Opened in 2011, Reykjavík’s Harpa Concert Hall and Conference Centre is not only the most significant classical music venue in Iceland (home to the Iceland Symphony Orchestra and the Icelandic Opera), but also one of the country’s most striking examples of modern architecture. Located close to the old harbor, the building was part of a larger development meant to breathe life into the downtown district (the plan was abandoned due to the subsequent economic crash, but funds to complete Harpa were found). The coruscating, eye-catching facade was designed by Icelandic-Danish artist Olafur Eliasson, and the spacious interior has four handsome halls, the largest of which can accommodate up to 1,800 seated guests. There are also smaller conference rooms dotted throughout the building, and the ground floor hosts a record shop, café and restaurant, and other public areas. In addition to classical concerts, the venue holds music festivals, pop shows, art exhibitions, and more.
Suðurgata 41, 101 Reykjavík, Iceland
The National Museum of Iceland is a great spot to find out about the nation’s fascinating past. The permanent exhibition stretches right back to the first settlement and comes up to the present day, and contains some 2,000 objects plus around 1,000 photographs from the 20th century. Displayed chronologically, the exhibit starts with replicas of the ships that the settlers arrived in and ends, with a modern flourish, with Keflavik airport—which lets in people every day from all across the globe.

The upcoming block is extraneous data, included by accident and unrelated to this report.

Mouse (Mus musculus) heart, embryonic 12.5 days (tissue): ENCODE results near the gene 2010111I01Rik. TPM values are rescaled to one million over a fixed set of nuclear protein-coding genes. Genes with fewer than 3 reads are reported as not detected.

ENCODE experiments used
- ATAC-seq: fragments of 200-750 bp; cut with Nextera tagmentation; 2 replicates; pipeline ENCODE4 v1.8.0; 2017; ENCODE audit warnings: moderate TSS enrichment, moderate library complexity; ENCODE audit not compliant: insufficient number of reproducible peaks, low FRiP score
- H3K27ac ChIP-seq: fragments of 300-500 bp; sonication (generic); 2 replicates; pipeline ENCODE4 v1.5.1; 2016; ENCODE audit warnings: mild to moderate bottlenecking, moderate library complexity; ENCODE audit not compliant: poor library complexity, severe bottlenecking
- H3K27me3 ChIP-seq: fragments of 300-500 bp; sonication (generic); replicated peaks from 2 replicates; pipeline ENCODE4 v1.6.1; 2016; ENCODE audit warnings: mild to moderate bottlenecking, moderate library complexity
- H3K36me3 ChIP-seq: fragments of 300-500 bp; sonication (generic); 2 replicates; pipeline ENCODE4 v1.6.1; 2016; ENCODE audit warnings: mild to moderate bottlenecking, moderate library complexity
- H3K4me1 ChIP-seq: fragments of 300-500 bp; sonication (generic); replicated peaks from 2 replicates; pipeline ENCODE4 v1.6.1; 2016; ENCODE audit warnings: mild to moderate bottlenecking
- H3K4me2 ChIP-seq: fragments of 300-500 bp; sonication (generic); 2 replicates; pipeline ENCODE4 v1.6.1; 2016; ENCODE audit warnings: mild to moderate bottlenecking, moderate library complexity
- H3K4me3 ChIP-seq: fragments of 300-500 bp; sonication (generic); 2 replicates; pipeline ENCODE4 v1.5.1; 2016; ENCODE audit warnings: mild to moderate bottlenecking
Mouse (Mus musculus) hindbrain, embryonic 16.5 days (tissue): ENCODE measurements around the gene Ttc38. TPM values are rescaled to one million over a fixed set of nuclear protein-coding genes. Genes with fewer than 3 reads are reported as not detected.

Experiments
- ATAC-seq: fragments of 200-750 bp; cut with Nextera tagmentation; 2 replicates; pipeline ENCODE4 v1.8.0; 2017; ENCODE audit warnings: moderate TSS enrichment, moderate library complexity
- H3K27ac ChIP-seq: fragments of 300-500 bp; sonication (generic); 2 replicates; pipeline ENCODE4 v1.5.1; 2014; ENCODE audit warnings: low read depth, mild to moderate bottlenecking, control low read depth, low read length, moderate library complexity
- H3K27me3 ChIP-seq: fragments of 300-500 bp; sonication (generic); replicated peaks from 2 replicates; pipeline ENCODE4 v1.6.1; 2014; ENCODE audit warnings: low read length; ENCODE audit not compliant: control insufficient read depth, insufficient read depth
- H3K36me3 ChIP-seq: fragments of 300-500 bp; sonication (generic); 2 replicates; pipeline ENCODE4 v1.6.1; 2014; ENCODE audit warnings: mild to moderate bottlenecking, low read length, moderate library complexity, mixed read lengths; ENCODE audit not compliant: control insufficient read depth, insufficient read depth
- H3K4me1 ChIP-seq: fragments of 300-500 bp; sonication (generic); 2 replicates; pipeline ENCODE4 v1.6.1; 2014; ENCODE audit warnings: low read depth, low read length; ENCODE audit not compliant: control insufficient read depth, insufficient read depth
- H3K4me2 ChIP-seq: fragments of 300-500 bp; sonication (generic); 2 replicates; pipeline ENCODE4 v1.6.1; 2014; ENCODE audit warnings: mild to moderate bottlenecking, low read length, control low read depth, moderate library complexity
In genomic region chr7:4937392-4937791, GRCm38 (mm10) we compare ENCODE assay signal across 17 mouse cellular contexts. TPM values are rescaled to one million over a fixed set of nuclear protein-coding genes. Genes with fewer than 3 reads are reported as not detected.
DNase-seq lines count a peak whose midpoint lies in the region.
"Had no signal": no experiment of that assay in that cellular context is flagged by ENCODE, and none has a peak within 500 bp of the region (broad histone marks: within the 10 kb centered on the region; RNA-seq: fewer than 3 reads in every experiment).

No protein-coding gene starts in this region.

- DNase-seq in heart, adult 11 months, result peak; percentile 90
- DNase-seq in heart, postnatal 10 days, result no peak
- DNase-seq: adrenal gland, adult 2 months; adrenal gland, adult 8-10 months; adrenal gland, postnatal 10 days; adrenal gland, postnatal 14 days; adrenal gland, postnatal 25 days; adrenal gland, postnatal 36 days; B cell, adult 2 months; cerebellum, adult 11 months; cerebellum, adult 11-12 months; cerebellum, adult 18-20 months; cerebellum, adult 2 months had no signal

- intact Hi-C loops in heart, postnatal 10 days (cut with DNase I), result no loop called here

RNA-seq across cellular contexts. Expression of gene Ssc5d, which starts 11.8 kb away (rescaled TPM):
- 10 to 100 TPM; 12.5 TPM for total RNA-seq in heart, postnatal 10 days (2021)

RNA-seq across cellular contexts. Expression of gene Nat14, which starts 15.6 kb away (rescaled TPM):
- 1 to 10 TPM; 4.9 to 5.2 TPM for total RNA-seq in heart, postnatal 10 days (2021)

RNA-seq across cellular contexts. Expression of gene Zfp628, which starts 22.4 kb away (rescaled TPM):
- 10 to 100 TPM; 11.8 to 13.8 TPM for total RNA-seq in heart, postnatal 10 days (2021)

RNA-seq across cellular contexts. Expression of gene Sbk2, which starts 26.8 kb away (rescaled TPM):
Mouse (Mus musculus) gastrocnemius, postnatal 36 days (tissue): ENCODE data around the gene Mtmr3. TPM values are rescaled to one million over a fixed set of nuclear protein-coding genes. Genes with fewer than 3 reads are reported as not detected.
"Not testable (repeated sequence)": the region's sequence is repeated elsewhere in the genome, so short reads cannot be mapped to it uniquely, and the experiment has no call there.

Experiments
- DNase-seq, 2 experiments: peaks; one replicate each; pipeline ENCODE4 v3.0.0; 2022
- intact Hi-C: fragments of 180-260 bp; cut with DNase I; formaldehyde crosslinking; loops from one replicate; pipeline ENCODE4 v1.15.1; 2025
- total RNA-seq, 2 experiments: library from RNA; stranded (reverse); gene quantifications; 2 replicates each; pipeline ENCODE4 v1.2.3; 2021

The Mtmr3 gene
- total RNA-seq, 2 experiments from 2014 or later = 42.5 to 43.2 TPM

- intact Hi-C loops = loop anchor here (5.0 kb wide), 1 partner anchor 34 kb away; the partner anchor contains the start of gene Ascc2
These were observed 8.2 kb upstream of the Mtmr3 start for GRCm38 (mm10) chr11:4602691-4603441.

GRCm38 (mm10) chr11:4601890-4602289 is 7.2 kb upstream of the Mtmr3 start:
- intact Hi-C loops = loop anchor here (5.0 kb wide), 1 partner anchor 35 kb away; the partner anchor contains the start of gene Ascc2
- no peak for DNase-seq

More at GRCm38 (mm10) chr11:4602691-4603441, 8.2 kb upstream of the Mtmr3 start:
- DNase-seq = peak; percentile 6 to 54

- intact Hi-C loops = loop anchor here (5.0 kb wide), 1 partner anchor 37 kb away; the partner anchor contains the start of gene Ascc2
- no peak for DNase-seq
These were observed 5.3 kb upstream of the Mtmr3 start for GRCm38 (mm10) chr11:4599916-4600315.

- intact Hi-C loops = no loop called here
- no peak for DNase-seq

4, 110, Kistuhylur, Reykjavík, Iceland
This impressive open-air museum was once a functioning farm as well as a popular resting place for people on their way to and from Reykjavík. It was transformed into a museum in the 1950s in an attempt to preserve something of an old Reykjavík that was disappearing quickly due to postwar developments. Today the original farm is supplemented by around 20 buildings, most of which have been relocated from central Reykjavík, including a grass-roofed timber house from the late 19th century. The ensemble forms a small village, complete with a village square. On display are several exhibitions pertaining to older periods of Reykjavík’s history, including antique farm machinery and a slew of domestic animals that call the place home. There are also regular events along the same theme.